Not too long ago, I installed one of those cheesy "puck" light kits from Home Depot for my neighbor. Anyway, I was really suprised to read the specs on the transformer that say it operates at 12 volts at 20 kHz!

Yesterday, I was putting up some low voltage track heads with an MR16 lamp, also with an electronic tranformer. Curiosity got the best of me, so I opened one up and looked inside.

Here's what I found: a cicuit board containing a small magnetic transformer, 4 diodes, some resistors, a couple caps, a coil, and 2 transistors mounted on a heat sink.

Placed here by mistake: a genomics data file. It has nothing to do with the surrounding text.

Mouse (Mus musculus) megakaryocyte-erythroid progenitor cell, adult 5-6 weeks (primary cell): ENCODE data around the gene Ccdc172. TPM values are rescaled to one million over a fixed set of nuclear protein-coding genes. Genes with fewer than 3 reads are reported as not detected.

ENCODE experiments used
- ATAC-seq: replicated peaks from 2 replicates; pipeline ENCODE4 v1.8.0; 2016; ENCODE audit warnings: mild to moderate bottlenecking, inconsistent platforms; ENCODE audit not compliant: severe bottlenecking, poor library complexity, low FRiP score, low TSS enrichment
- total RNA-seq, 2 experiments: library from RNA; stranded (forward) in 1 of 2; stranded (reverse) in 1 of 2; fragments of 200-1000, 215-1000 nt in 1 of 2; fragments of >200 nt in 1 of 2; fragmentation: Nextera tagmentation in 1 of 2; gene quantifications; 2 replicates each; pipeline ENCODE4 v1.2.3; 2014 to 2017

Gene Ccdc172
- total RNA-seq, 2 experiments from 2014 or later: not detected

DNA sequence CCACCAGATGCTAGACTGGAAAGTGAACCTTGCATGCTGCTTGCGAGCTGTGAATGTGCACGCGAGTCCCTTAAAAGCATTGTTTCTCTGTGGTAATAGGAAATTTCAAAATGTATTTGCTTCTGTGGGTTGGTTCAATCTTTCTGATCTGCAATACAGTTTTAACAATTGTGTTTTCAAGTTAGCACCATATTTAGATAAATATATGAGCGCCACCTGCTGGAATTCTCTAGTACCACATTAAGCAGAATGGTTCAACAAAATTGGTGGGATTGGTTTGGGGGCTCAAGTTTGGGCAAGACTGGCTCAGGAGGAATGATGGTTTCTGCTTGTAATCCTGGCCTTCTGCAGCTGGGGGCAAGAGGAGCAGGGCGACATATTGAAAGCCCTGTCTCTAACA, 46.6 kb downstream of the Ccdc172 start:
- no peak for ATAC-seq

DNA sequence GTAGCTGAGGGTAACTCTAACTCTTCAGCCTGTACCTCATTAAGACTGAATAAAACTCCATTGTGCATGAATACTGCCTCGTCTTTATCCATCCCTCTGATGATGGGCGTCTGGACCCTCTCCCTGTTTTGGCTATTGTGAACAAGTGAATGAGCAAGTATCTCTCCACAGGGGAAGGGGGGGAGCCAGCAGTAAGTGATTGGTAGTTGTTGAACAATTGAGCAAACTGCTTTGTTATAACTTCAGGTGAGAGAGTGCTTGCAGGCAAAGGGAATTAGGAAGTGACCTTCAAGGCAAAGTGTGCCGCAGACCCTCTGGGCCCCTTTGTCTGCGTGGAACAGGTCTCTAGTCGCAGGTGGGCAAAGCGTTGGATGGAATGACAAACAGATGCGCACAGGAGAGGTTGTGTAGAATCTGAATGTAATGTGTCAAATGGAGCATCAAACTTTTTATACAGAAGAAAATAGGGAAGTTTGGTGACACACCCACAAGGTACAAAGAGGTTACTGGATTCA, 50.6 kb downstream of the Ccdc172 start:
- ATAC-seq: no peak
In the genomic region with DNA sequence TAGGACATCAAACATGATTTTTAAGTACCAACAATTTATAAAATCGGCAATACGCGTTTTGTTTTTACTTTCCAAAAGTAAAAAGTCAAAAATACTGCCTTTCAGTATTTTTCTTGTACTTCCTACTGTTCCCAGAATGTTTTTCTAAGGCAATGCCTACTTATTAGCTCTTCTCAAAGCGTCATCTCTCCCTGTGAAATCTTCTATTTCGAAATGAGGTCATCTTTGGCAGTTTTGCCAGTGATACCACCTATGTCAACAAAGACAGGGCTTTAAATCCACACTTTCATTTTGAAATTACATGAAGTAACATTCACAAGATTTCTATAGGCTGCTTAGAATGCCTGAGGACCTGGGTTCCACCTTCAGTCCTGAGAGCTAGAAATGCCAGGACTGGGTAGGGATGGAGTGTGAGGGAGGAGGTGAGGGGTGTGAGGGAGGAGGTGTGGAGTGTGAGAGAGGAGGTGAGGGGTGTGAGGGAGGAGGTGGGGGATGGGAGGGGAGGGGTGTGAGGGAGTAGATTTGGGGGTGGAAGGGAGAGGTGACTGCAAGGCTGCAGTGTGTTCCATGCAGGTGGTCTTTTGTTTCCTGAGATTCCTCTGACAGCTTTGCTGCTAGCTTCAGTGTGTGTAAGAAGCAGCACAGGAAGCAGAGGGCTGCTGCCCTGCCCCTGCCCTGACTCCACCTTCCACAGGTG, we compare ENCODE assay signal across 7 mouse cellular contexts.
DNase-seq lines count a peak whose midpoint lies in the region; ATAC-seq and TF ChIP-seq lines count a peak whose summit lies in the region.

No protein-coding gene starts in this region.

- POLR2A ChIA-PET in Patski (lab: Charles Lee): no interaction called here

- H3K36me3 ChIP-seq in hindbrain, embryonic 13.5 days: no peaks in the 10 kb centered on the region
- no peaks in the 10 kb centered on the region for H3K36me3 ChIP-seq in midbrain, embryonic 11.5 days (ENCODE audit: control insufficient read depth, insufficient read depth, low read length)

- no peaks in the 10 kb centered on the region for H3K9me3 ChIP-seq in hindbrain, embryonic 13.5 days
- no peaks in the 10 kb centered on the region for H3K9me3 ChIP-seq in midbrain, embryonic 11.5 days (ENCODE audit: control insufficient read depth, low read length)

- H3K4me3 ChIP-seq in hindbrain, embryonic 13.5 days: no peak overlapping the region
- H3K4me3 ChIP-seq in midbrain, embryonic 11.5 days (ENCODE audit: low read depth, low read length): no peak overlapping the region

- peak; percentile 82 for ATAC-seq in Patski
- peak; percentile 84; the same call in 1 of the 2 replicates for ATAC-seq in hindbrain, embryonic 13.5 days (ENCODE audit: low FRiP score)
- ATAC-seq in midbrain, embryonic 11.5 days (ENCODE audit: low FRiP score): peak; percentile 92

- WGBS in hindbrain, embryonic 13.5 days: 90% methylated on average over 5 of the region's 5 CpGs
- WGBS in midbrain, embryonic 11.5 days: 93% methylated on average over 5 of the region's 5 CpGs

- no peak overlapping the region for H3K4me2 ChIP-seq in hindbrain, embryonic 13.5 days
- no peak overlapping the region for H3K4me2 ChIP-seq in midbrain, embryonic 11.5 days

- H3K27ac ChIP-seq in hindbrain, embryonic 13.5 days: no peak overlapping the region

So, with my basic knowledge of electronics, I guessed the following: The magnetic transformer steps 120 volts down to 12 volts, and the 4 diodes make up a full-wave rectifier, which converts AC to pulsating DC. After that, I'm lost, and I have no idea what the other components do, even though I know how transistors, caps and coils work. I suspect they may have something to do with increasing the frequency. [Linked Image]


1. How do these work? What do the transistors do?

2.What is the advantage of operating halogen bulbs at such high frequency? More light output?

3.Don't these transformers intoduce undesirable radio frequncies and harmonics into power lines? I'm thinking of the full wave rectifier here (aka switching power supply).

*calling pauluk*